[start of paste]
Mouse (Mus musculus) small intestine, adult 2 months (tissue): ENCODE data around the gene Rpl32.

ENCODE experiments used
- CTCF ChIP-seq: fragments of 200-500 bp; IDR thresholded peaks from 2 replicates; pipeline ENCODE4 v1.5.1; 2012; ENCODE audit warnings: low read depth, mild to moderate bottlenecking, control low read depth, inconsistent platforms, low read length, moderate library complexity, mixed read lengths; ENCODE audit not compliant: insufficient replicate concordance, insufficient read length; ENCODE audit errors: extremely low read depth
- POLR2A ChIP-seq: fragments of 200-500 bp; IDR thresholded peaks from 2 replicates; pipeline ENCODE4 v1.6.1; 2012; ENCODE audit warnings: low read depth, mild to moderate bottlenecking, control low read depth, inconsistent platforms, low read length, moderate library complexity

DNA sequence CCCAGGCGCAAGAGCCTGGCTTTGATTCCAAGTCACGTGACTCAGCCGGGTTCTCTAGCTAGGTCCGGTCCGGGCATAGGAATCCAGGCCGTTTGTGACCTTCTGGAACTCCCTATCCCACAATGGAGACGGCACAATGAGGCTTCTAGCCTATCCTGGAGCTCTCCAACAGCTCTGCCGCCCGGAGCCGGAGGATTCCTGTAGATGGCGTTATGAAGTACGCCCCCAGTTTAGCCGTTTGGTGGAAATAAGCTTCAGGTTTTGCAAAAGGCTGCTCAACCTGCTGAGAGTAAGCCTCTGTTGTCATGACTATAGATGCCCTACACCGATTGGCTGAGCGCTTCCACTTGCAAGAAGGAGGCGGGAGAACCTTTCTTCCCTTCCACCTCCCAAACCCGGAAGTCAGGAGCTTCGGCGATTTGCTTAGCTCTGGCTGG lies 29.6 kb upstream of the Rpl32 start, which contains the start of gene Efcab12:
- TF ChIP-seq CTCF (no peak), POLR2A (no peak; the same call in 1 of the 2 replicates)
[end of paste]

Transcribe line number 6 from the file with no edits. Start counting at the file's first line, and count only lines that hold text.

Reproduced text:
- TF ChIP-seq CTCF (no peak), POLR2A (no peak; the same call in 1 of the 2 replicates)